O.C.C. Derivatives 2003
Exchange-traded markets return to life - B.I.S.
Following a long period of stagnation, exchange-traded markets have experienced a remarkable recovery since 2001. Whereas turnover in the exchange-traded financial contracts monitored by the BIS averaged about $360 trillion in the second half of the 1990s, average activity in the first two years of the new millennium rose by nearly 80% to $644 trillion. Much of that higher turnover resulted from an unprecedented increase in the trading of short-term interest rate contracts to an average of $512 trillion in 2001 and 2002. Activity in government bond contracts also increased substantially, even if by less in absolute amounts.
This recovery can be attributed to a number of factors, some of which appear to have been cyclical and others of a longer-term nature. The main cyclical factor seems to have been monetary easing since early 2001. Long-term factors include a possible shift away from the OTC market due to concerns about counterparty credit risk and the introduction of new hedge accounting rules. While more extensive research would be required in order to quantify the relative contribution of the various factors, this box offers a preliminary discussion of the most likely recent sources of market growth.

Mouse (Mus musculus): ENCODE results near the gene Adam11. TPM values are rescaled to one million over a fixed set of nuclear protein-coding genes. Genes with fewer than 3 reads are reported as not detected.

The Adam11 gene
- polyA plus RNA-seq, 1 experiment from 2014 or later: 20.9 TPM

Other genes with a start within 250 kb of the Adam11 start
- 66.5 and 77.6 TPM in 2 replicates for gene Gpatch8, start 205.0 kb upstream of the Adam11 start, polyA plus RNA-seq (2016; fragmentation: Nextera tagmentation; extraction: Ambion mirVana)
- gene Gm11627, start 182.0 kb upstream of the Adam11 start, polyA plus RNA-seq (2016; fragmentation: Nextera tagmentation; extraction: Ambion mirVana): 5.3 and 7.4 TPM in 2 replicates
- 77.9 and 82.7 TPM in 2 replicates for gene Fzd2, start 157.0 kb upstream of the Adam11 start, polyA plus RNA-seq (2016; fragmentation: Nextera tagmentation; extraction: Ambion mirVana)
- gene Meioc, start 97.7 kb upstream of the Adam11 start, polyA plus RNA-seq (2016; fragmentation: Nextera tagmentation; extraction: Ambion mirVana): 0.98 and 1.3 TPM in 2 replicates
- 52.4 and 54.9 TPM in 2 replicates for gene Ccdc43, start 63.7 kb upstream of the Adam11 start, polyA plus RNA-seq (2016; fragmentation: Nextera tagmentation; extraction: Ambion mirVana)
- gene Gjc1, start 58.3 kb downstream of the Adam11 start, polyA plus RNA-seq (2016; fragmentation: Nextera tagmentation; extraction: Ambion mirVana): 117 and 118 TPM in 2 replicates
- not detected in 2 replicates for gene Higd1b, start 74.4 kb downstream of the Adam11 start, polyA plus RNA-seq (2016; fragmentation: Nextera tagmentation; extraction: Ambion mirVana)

Stock index contracts return to expansion
Trading in stock index futures and options returned to expansion in the second quarter of 2003 after a slight contraction in the previous quarter. Aggregate turnover rose by 11% to $18.6 trillion. As was the case with fixed income contracts, the growth in activity was higher in the Asia-Pacific region, up 20% to $6.3 trillion, and in North America, up 9% to $8.3 trillion, than in Europe, where business expanded by only 2% to $3.9 trillion. Stock index business rises in Korea and the United States. ...Report Continued
Thursday, October 23, 2003
B.I.S. - Derivatives On The March - Speculation?
This is the market that reveals the true size of the global transactions bubble. It is the most complex of markets. It bears watching.